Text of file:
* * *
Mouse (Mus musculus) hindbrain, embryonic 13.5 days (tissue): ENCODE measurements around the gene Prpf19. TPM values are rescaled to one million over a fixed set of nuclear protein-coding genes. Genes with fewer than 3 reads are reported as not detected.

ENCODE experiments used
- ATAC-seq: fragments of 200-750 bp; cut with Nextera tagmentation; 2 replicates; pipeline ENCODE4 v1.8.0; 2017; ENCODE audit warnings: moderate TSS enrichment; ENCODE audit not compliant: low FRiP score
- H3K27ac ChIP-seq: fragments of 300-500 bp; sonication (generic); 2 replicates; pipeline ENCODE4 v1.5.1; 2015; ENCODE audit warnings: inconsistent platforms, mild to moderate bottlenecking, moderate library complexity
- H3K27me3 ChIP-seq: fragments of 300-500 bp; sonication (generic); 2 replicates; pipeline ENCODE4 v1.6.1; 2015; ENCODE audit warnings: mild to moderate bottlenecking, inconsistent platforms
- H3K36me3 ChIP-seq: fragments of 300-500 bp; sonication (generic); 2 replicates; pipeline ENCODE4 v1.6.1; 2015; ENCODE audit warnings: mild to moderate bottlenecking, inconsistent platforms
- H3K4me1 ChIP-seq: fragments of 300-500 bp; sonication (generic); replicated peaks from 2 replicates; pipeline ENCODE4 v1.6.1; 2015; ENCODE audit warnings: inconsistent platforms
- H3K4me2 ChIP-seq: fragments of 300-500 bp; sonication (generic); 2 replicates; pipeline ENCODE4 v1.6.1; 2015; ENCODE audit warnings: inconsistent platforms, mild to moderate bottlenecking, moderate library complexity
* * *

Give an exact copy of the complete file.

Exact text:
Mouse (Mus musculus) hindbrain, embryonic 13.5 days (tissue): ENCODE measurements around the gene Prpf19. TPM values are rescaled to one million over a fixed set of nuclear protein-coding genes. Genes with fewer than 3 reads are reported as not detected.

ENCODE experiments used
- ATAC-seq: fragments of 200-750 bp; cut with Nextera tagmentation; 2 replicates; pipeline ENCODE4 v1.8.0; 2017; ENCODE audit warnings: moderate TSS enrichment; ENCODE audit not compliant: low FRiP score
- H3K27ac ChIP-seq: fragments of 300-500 bp; sonication (generic); 2 replicates; pipeline ENCODE4 v1.5.1; 2015; ENCODE audit warnings: inconsistent platforms, mild to moderate bottlenecking, moderate library complexity
- H3K27me3 ChIP-seq: fragments of 300-500 bp; sonication (generic); 2 replicates; pipeline ENCODE4 v1.6.1; 2015; ENCODE audit warnings: mild to moderate bottlenecking, inconsistent platforms
- H3K36me3 ChIP-seq: fragments of 300-500 bp; sonication (generic); 2 replicates; pipeline ENCODE4 v1.6.1; 2015; ENCODE audit warnings: mild to moderate bottlenecking, inconsistent platforms
- H3K4me1 ChIP-seq: fragments of 300-500 bp; sonication (generic); replicated peaks from 2 replicates; pipeline ENCODE4 v1.6.1; 2015; ENCODE audit warnings: inconsistent platforms
- H3K4me2 ChIP-seq: fragments of 300-500 bp; sonication (generic); 2 replicates; pipeline ENCODE4 v1.6.1; 2015; ENCODE audit warnings: inconsistent platforms, mild to moderate bottlenecking, moderate library complexity